In terms of why evangelicals have hyper-focused on this issue…it feels difficult to say, but what I can say is that a consequence of their hyper-focus on this is that it creates a tremendous amount of control over people’s lives. When you control what somebody thinks about when they are in private, when they’re in their most intimate moments, you control the most vulnerable part of them. That’s a deep and powerful control. I don’t know anyone who would point to that as a reason for it, but it is a consequence of that hyper-focus.
MJ: In the book, you write about a friend of yours who was raped and shamed for her assault by her family. Can you talk a little about how evangelical purity culture creates a sense of shame and secrecy around sexual assault?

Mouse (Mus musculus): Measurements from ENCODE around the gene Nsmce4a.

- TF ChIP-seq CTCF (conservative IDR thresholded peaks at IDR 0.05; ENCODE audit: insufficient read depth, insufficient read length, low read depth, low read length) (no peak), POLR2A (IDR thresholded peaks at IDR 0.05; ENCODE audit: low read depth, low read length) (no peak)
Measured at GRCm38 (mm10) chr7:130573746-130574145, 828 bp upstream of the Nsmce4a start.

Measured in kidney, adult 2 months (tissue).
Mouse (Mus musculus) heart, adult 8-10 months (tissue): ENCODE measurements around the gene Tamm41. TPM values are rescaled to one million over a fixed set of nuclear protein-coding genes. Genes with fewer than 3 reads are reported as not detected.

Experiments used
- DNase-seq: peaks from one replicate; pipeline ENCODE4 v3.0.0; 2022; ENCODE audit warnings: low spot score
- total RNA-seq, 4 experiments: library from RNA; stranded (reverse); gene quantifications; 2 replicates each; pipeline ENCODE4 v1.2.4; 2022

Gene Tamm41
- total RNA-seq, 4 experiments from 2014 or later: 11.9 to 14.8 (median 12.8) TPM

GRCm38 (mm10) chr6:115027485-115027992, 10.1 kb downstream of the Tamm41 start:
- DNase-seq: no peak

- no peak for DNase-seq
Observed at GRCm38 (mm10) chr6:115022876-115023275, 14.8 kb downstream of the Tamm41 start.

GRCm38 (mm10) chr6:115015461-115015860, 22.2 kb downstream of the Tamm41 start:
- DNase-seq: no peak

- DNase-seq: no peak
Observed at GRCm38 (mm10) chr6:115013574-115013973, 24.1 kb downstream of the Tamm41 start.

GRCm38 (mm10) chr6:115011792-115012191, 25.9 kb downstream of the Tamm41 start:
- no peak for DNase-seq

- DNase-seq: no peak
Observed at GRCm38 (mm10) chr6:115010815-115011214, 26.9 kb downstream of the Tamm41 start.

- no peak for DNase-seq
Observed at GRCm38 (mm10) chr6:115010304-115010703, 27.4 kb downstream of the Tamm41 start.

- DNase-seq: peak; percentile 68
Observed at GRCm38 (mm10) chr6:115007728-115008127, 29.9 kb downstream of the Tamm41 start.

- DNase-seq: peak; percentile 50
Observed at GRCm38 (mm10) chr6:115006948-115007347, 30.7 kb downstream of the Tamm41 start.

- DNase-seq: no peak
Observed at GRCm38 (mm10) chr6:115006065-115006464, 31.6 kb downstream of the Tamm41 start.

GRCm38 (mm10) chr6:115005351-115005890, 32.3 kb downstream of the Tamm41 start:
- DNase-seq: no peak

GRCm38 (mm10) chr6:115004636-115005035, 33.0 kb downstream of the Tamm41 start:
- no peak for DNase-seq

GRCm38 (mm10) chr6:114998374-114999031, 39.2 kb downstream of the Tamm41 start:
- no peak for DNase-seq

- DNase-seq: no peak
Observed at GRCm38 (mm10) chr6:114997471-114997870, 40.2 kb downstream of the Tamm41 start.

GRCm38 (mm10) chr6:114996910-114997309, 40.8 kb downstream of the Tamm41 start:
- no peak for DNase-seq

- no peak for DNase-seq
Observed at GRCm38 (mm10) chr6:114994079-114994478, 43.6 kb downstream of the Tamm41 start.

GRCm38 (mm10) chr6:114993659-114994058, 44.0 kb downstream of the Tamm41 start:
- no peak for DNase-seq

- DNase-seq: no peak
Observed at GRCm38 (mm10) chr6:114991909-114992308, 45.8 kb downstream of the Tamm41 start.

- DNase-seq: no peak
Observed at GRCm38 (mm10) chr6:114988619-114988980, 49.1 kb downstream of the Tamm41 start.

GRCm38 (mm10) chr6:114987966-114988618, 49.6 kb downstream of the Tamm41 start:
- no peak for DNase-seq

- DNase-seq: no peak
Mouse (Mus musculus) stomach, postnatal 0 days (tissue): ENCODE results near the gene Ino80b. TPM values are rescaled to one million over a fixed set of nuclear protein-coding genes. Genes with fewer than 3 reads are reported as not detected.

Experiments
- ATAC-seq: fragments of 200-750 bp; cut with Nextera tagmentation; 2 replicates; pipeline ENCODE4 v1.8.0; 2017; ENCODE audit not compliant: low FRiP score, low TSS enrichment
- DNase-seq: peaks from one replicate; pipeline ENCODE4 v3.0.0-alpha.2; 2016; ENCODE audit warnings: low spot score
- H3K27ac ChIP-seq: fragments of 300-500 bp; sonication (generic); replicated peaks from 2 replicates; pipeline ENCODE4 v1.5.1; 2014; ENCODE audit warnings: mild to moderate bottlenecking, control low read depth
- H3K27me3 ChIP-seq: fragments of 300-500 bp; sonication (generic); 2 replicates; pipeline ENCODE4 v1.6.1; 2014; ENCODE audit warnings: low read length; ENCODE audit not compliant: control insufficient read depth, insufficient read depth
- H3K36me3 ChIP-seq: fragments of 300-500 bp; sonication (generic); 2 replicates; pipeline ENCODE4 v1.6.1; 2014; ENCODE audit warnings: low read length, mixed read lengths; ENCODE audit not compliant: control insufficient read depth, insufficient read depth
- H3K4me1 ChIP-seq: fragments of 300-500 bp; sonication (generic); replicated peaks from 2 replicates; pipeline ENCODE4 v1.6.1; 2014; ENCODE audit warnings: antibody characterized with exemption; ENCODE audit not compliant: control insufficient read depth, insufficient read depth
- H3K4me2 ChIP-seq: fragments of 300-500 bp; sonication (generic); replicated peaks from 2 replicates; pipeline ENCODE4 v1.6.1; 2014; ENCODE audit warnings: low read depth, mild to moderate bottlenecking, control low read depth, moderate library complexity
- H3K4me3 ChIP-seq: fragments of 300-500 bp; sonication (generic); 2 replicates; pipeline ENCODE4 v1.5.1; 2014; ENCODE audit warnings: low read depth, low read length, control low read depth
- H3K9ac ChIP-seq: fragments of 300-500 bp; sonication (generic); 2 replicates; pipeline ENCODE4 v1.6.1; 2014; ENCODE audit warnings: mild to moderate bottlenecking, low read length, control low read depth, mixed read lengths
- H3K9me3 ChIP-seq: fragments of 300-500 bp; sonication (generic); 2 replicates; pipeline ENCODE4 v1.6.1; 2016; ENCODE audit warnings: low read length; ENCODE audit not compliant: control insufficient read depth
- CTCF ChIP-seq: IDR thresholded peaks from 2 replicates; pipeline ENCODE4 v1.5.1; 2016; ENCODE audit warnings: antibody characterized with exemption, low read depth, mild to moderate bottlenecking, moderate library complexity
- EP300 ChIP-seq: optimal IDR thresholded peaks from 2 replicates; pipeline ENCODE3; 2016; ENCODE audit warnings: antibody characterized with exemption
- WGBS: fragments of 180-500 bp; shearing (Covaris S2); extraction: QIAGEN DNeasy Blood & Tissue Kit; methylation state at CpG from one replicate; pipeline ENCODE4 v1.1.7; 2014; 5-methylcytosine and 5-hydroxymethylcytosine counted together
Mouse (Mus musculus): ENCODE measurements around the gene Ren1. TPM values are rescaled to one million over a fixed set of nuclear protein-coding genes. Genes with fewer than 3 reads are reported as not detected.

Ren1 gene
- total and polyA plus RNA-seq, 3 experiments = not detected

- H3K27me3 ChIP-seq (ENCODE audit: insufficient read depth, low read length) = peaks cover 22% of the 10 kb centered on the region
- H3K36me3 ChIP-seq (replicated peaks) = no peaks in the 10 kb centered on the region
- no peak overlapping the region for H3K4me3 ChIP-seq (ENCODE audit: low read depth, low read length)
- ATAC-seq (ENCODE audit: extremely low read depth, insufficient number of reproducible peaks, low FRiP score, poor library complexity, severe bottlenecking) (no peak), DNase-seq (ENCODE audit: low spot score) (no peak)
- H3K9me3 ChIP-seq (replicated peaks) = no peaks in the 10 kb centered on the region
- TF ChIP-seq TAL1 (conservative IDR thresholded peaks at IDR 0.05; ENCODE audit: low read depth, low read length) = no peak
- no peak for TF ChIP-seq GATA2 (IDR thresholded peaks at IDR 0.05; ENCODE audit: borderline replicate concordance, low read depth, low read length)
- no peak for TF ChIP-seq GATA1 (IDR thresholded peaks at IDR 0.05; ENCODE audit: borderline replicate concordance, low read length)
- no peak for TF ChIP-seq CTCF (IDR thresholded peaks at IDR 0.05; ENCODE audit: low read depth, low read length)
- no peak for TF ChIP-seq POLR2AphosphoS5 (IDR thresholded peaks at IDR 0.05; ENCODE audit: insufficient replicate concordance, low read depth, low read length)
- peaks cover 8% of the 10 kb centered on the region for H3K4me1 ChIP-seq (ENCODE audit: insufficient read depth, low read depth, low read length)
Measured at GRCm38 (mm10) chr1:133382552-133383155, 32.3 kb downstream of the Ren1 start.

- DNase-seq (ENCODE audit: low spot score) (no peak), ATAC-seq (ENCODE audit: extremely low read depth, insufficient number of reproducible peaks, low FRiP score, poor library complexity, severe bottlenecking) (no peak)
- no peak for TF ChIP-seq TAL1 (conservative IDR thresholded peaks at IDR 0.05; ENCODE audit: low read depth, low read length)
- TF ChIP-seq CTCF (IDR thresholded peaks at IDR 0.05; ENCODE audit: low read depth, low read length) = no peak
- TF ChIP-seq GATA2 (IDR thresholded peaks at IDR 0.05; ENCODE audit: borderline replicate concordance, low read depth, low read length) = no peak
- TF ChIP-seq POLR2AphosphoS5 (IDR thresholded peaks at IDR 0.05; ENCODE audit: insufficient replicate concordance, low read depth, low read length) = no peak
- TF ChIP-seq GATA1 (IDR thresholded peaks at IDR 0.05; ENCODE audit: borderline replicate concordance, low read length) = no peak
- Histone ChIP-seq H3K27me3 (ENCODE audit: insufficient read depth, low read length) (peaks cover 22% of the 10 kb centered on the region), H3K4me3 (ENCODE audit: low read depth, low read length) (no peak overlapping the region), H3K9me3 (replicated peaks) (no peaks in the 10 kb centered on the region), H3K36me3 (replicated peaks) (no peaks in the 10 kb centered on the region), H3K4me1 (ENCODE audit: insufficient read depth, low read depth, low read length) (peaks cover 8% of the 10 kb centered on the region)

LKK: First of all, there is this rhetoric you’re familiar with, that girls and women are responsible for maintaining the sexlessness of all people, and if there’s any sexual expression of any kind, whether that’s abuse or consensual, it is because the girl or the woman allowed it to happen. That sort of rhetoric already creates a tremendous amount of self-blame people experience when they’re abused and assaulted, and that shame people feel automatically leads to silence because that’s just what shame does—shame creates silence.
Many of us have learned that if you do come forward, you’re going to be blamed or asked these shaming questions like “What were you wearing?” or “What were you doing there so late?” Some people have actually told me they find those conversations to be more traumatizing than the violence itself, because they could point to the violence as something that happened, whereas a larger shaming from the community they were taught was there to protect them is harder to contend with.